Developing Factors and Treatment of Substance Addiction in Indigenous Populations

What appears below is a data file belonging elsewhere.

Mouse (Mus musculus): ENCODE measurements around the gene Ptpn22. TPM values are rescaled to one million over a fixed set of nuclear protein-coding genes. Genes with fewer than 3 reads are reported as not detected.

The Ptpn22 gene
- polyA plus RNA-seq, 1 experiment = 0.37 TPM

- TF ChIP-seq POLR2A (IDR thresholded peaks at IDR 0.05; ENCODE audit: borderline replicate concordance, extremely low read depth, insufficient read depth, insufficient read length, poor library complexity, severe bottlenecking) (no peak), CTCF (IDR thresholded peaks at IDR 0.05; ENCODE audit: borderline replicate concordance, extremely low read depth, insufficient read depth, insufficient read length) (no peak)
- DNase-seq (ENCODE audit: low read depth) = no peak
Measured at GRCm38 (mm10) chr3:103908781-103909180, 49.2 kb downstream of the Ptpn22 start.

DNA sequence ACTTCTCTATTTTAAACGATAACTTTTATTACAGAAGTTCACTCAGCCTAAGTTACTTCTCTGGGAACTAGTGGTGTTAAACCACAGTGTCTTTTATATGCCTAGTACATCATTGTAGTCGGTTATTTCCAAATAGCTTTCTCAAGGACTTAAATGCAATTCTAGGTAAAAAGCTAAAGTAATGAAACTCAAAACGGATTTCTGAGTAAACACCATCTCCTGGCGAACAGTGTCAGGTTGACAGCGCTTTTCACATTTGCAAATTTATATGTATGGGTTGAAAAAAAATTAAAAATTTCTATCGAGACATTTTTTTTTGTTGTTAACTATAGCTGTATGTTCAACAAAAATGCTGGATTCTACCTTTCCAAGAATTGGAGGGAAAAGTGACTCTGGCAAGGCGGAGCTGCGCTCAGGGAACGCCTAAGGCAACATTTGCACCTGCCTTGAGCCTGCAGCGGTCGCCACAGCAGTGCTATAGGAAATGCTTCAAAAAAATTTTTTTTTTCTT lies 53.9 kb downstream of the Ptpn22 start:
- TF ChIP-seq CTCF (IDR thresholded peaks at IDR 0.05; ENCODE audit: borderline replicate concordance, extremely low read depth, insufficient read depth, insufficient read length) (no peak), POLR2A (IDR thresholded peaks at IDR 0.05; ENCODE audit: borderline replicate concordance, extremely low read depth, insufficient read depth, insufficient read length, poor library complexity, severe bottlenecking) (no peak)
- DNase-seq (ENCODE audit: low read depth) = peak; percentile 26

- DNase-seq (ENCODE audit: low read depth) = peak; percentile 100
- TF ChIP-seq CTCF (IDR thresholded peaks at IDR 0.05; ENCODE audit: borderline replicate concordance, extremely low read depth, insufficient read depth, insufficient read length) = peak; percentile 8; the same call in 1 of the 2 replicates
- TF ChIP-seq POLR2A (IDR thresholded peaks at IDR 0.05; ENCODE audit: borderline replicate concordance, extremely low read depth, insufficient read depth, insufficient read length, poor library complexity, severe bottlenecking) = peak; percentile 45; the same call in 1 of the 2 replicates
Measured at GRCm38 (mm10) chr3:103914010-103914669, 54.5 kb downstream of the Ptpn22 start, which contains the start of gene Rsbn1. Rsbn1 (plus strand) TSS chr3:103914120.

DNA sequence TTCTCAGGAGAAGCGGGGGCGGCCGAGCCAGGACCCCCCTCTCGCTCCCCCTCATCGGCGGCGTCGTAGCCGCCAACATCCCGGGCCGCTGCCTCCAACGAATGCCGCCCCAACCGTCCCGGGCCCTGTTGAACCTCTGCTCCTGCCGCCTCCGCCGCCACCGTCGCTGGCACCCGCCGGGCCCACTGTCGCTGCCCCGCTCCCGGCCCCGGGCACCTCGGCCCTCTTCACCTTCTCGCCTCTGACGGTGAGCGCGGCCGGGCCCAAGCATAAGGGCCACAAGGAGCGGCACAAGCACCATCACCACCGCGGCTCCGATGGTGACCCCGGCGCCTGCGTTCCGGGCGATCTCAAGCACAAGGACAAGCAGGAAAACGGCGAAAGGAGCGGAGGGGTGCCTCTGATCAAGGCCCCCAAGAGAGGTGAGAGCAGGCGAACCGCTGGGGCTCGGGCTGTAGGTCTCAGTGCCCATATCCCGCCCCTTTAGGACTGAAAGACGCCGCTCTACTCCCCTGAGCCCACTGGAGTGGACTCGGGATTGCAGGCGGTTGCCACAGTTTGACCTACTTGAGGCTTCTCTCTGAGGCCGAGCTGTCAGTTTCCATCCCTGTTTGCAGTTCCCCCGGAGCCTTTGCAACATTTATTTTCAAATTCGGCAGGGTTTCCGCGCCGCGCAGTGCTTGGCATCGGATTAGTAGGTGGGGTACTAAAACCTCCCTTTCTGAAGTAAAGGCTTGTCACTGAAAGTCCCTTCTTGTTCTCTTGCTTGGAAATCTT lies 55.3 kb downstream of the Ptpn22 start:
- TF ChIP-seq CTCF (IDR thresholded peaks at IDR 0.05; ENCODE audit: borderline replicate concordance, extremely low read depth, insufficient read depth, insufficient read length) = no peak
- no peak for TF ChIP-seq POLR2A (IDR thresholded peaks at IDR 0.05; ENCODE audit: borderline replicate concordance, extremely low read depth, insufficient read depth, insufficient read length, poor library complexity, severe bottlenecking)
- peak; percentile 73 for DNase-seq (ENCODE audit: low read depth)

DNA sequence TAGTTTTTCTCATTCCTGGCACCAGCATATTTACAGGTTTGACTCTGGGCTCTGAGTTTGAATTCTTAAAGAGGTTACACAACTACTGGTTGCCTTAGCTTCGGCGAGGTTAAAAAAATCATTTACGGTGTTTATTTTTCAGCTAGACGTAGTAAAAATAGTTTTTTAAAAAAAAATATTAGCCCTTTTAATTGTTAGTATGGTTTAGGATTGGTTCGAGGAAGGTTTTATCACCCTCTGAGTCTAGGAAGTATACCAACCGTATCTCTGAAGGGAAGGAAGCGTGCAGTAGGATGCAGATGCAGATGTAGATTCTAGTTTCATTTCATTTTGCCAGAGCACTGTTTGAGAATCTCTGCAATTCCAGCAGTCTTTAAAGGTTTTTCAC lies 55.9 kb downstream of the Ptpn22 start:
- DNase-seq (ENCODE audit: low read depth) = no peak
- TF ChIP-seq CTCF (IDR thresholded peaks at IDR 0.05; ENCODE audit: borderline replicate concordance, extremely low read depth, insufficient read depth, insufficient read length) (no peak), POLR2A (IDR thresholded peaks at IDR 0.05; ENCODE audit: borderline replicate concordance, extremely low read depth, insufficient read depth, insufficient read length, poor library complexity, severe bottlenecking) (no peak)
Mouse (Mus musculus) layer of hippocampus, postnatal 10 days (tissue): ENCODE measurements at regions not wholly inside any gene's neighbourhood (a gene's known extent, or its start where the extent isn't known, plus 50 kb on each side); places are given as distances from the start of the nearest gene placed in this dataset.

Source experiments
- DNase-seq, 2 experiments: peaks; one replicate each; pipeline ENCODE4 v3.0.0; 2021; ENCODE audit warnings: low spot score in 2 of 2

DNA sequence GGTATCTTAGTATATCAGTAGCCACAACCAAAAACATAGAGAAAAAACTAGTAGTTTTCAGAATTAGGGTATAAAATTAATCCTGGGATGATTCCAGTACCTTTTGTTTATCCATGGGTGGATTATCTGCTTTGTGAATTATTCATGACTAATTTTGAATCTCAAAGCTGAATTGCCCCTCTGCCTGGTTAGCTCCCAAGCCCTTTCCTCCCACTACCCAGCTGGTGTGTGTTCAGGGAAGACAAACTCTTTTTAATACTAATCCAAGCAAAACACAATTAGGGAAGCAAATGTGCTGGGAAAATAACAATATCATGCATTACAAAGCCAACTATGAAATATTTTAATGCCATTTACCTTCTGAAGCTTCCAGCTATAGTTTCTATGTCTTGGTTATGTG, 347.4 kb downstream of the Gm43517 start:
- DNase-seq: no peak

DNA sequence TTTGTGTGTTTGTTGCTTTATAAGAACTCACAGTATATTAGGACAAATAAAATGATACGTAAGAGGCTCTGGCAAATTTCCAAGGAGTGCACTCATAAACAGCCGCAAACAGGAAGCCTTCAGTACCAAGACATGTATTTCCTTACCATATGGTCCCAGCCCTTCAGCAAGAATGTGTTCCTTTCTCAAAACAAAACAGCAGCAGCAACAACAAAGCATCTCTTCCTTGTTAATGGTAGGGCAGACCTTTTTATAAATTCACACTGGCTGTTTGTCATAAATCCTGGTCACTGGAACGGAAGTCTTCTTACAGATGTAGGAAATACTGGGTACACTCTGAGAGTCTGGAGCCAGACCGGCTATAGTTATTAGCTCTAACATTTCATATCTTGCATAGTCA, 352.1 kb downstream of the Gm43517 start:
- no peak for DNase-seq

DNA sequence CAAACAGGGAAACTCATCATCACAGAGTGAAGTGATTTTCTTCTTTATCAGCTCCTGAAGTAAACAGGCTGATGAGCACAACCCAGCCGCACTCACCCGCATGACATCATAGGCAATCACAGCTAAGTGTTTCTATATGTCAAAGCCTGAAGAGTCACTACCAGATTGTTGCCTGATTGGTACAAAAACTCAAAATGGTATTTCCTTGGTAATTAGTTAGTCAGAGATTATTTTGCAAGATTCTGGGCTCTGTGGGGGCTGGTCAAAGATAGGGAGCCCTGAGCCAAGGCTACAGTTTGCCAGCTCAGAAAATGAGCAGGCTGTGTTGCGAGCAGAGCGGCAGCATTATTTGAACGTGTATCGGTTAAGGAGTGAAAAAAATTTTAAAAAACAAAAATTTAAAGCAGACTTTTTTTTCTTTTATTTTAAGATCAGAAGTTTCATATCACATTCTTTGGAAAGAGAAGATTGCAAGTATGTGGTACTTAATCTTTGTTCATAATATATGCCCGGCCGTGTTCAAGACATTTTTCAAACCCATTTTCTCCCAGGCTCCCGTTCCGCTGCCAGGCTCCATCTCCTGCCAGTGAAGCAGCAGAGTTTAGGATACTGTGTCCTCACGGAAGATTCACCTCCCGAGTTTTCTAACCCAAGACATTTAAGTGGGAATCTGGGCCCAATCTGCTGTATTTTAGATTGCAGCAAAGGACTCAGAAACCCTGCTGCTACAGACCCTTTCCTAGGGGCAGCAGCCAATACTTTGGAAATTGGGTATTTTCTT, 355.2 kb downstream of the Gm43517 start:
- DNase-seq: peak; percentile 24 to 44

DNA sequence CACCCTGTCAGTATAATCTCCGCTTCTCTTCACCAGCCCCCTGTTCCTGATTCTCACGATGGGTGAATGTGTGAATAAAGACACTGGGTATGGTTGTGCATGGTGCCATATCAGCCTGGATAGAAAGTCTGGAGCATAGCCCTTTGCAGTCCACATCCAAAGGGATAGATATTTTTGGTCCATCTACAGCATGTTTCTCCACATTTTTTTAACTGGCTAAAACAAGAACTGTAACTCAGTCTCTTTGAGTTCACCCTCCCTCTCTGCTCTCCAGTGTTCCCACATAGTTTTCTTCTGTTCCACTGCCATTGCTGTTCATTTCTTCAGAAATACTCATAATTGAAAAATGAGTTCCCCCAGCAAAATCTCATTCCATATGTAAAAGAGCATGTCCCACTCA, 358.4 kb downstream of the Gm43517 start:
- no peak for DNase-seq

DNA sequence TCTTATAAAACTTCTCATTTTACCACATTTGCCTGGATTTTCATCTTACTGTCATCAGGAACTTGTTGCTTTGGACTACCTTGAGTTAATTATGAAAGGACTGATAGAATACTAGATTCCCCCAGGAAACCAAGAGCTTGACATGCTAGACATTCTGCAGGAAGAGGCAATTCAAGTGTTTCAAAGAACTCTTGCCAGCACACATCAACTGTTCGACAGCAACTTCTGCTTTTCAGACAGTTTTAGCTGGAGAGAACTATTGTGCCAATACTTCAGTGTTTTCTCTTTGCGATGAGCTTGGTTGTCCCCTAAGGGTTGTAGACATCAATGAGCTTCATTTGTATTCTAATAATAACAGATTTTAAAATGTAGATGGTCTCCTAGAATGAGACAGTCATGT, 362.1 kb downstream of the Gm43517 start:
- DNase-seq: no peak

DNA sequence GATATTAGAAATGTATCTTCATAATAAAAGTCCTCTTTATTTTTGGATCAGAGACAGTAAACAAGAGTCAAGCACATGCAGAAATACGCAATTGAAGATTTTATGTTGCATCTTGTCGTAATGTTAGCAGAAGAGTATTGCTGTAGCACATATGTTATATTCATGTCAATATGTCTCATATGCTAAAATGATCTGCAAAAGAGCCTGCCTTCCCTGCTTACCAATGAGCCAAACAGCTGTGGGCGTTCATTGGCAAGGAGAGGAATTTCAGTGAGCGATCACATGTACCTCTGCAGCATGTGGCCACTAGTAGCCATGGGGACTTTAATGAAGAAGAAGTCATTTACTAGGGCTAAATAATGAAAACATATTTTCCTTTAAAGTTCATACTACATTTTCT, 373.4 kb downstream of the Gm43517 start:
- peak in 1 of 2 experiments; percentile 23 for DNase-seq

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Indigenous Peoples have experienced multiple forms of trauma for many generations that are still present today. The impact of colonizers’ attempts to rid Indigenous peoples of their culture and identity led to experiences of colonial and historical trauma (Mitchell et al., 2019). Creation of residential schools, the Sixties Scoop, forced sterilization of women, and removal of Indigenous peoples from their lands are some of the many examples of colonial and historical trauma practices (Allan & Smylie, 2015; Nutton & Fast, 2015). Through the mistreatment of Indigenous peoples, coinciding consequences of trauma such as substance abuse, educational deficits, and parenting difficulties have provided the vessels for intergenerational trauma transmission (Bombay et al., 2009; O’Neill et al., 2018). Indigenous peoples today face aspects of racial trauma and marginalization (Bombay et al., 2009). Research shows that trauma is associated with an increased likelihood for Indigenous people to develop substance addiction, and they are less likelt to receive the necessary support (Firestone et al., 2015; Patterson-Silver Wolf et al., 2015). As such, this paper considers the necessary components of care for effective and accessible treatment and support for Indigenous people with substance addiction. For resources to adequately support and treat concerns of Indigenous peoples, necessary components of care need to be incorporated, such as providing trauma-informed care, culturally competent care, and equitably-oriented care. This paper is a literature review of those three components of care.